A related consideration is the fish-in-pond effect. Many gifted teens have spent their entire academic careers in schools or districts in which they have few if any academic peers. Earning the top score on every test is routine, as is acing papers written a fraction of the time that classmates spent on theirs. After a while, a student’s identity can become intertwined with being the standout. Going to college, especially a strong college, where there are classes full of valedictorians, can be a real jolt. Some students will be energized by that change, thrilled finally to be among like minds. But others will question their very identity if they are no longer the big fish in the small pond. Students must be honest early in the college search process and identify whether they want to be among other equally strong students or whether they still want to lead the pack. Once the choice is made, they can identify match schools by looking at a college’s midrange of SAT or ACT scores. The student who still wants to be top dog should select a school whose 25th to 75th percentile scores are solidly below his own; the student who wants lots of like minds should apply to schools where her scores are near average.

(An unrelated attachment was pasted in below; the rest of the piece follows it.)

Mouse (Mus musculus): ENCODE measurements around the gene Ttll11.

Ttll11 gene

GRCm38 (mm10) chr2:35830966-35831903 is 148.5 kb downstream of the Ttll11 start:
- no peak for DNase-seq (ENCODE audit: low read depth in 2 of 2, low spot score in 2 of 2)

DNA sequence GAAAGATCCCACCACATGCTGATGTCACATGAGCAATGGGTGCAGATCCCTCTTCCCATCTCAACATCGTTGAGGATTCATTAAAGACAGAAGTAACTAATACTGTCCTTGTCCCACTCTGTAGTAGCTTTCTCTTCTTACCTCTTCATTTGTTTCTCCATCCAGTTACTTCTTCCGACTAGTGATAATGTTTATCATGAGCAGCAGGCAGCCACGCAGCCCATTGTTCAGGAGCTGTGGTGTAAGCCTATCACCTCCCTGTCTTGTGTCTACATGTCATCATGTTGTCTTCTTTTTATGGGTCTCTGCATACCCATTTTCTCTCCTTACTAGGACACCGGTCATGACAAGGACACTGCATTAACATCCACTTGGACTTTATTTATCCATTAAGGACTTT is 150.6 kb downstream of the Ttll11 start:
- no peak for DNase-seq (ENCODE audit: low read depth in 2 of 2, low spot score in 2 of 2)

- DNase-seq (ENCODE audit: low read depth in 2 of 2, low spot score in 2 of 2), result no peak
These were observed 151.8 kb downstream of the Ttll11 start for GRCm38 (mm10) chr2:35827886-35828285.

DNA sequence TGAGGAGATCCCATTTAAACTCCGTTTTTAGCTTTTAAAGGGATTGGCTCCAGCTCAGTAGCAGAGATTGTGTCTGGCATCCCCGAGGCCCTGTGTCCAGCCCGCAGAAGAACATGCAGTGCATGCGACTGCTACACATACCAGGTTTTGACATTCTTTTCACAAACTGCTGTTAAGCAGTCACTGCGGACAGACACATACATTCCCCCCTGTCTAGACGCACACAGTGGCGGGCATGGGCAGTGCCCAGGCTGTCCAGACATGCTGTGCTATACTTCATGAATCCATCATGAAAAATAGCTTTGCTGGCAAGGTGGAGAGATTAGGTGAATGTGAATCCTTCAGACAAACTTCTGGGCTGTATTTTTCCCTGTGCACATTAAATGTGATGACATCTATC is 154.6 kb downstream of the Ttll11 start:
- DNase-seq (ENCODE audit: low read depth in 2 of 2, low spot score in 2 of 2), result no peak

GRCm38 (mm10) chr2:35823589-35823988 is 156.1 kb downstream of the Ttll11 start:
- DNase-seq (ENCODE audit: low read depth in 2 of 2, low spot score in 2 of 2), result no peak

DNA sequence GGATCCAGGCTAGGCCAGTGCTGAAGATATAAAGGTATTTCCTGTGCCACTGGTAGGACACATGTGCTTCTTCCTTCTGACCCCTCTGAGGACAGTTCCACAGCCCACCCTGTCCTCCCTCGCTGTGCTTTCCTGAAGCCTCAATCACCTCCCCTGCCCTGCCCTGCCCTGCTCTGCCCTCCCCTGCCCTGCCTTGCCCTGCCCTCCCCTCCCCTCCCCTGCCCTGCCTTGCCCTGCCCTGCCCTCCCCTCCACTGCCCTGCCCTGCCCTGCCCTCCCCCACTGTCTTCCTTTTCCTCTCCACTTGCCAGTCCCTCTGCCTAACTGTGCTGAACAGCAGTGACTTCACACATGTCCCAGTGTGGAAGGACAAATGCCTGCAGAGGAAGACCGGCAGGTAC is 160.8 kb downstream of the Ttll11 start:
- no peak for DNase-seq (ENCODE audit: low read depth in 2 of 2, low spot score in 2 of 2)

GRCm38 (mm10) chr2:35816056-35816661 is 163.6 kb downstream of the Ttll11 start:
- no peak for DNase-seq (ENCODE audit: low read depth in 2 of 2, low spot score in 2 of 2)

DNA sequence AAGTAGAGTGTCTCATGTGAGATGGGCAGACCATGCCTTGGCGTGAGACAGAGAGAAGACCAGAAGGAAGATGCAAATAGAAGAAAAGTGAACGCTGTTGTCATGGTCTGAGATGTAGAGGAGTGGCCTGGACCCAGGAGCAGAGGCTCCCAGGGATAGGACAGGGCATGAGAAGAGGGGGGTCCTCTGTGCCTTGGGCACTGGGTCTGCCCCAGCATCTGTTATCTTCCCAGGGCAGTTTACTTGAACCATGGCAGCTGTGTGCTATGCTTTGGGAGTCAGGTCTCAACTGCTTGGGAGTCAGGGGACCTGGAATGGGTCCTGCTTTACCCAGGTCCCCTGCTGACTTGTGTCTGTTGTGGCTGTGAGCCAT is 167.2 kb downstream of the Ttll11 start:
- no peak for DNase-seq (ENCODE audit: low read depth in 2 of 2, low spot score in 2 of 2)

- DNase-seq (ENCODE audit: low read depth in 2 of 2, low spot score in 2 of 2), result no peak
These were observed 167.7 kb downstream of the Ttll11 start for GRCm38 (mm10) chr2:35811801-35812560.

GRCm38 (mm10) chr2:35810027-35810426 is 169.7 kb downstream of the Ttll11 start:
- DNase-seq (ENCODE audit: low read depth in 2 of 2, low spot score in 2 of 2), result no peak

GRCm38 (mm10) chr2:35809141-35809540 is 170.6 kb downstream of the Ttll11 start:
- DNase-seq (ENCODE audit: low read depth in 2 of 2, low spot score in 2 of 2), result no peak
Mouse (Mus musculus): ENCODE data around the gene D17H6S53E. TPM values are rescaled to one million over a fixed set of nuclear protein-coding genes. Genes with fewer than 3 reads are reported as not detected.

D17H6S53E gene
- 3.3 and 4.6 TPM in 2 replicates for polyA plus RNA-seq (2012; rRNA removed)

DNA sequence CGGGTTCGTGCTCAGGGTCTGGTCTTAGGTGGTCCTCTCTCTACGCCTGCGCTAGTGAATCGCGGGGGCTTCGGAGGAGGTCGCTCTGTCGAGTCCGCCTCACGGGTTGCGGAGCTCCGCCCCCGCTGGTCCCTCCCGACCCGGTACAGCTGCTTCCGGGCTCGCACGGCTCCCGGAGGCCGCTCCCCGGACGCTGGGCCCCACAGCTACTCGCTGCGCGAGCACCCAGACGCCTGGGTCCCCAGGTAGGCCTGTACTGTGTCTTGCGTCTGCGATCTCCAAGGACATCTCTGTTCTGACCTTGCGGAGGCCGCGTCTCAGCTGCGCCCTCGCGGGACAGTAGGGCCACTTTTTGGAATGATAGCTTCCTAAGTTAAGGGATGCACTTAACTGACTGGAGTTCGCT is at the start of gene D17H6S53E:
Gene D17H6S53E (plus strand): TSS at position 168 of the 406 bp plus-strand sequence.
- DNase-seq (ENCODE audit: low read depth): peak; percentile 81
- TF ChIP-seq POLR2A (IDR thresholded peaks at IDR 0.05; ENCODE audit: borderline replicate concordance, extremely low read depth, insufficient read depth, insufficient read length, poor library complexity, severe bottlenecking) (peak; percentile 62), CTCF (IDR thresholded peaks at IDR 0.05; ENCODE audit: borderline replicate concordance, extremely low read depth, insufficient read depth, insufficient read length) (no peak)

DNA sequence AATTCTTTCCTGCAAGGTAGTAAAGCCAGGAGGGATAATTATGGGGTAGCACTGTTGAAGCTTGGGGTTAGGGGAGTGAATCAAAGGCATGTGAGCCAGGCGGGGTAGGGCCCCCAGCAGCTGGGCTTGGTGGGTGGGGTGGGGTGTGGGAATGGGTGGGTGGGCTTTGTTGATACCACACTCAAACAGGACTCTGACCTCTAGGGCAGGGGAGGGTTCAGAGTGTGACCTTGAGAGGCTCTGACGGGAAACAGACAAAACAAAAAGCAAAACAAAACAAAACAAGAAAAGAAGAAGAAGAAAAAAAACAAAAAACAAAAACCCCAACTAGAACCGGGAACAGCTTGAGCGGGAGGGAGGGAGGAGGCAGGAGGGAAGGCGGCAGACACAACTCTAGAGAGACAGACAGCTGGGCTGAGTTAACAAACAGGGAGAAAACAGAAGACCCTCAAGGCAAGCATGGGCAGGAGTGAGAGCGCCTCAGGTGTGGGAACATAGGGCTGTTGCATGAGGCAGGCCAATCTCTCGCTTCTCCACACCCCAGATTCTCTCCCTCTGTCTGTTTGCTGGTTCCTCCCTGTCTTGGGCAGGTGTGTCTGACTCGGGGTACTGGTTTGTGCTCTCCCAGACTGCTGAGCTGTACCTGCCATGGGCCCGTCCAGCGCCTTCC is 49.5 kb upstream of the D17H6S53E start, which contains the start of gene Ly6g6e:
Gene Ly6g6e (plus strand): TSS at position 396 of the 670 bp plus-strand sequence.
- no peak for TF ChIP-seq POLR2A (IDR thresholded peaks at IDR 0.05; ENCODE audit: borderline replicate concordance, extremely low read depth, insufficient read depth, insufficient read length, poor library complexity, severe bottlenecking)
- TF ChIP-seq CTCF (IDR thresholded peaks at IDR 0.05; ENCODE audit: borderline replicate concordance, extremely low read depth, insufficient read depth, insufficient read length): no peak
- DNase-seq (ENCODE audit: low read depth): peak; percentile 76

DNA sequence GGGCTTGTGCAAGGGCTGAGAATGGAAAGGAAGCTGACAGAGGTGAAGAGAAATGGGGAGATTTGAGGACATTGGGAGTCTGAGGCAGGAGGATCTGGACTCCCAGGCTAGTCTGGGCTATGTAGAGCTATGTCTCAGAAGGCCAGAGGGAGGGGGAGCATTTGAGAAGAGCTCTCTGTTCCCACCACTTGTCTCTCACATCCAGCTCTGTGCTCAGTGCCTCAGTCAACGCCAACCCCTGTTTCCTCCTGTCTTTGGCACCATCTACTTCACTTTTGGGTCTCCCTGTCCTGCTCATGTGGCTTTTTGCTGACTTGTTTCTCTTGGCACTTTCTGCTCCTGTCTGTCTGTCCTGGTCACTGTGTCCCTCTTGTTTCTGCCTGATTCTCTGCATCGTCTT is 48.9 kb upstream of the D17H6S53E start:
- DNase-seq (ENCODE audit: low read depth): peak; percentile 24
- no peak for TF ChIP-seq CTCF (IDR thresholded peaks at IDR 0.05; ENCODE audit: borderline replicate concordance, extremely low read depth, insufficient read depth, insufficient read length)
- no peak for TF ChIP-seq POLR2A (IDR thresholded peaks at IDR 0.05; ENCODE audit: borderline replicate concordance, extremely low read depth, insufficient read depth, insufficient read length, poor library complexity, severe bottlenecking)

Similarly, families of gifted students should be aware of the grading practices of colleges under consideration. After more than a decade’s experience with grades that may or may not be reflective of their true abilities, gifted students may leave high school with some strong feelings about how they like to have their work assessed. Some advanced incoming freshmen may be drawn to schools like Evergreen State and New College of Florida, which do not assign grades but instead give narrative feedback on a student’s mastery. While the grading-on-a-curve approach may stimulate some bright learners, other gifted freshmen would find that system frustrating and unfair. Prospective undergraduates should identify a compatible grading system before they submit their applications so that the formerly straight-A student doesn’t get a depressing shock at the end of first semester.